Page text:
Jason Barton

Professional Information and Energy News

America can’t overlook energy issues

without comments

George Allen, in the article below argues persuasively, with keen insight and strong evidence, against cap and trade legislation. I, too, am extremely leery of government intervention. I also do not believe that fear mongering on issues such as climate change is an effective lever to pull, and I am not convinced that cap and trade will be positive for the U.S. or the rest of the world.

I do, however, believe that we need to move in a different direction with energy than the trajectory we are currently following. The energy resources on which we base our economy, indeed, our very way of life, will be gone before the end of this century if we don’t change our energy system.

This is selfish, irresponsible behavior.

It’s true that Cap and Trade may not be the best way to achieve the necessary change, but a change is definitely necessary. This is not to say that we should not be using oil, natural gas, or even coal. We should use all of it. But we should plan in ways that will have us using it over the next 500 to 1000 years, rather than the current lack of planning, which will have it used in the next 50 to 100 years.

This kind of change cannot come from government. Government can help in the process, but it needs to be just that: help. As Mr. Allen explains, government cannot be a barrier to the kind of innovation and adaptation at which the free market is so astoundingly adept.

As citizens and consumers we have endless potential to direct this change. And the businesses that develop and deliver the technologies necessary for these changes will profit greatly from their efforts.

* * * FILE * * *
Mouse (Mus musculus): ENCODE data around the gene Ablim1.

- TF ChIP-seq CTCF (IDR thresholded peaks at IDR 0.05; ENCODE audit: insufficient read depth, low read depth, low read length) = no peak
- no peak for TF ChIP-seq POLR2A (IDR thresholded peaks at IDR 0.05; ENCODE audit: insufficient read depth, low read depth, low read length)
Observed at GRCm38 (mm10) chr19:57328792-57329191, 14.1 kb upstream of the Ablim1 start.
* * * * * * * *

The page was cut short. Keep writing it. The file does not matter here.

Mr. Allen points out that China and India may continue to use the cheapest technologies to produce the products we buy from them, and so placing restrictions on our own businesses will only tie our competitive hands. But if we as consumers refuse to pay such low prices, when they come with such high costs, we maintain our competitive advantage while protecting the health of necessary natural resources for generations to come.

This may seem overly idealistic. The methods for turning this idealism into reality are not so far fetched. In economic terms, it’s simply a matter of internalizing the externalities. That is,  those costs incurred in the course of business that are borne by uninterested third parties need to be paid by consumers and producers. If burning coal, oil, and other fuels makes people sick, as we know they have done, then the health care costs for those people need to be paid by the people who are purchasing and burning those fuels.

Does this seem overly complex? Then that’s just another indicator that we need to simplify our systems.

The United States, our people, our companies, and so many aspects of our diverse culture, have been admirable leaders in so many ways over the past century. Yes, we have also been abysmal, at times, in our treatment of our own people, other peoples, and natural resources, but, for better or for worse, we have consistently been world leaders.

If we wish to maintain the position of world leader, and I believe it is best for us and the rest of the world that we do, we will have to lead by example. The way that we and the rest of the world have used energy over the last century has transformed the world, for better and for worse. It is clear that this way cannot continue.

Let’s lead in a new direction.

By GEORGE ALLEN | 9/11/09 5:16 AM EST

Farmers work a corn field.

With all the consternation about government takeover of our health care decisions dominating the news, Americans must not overlook the issue with even more potential to negatively impact our lives: cap and trade.

Read the entire article here.

Written by Jason

September 13th, 2009 at 9:07 am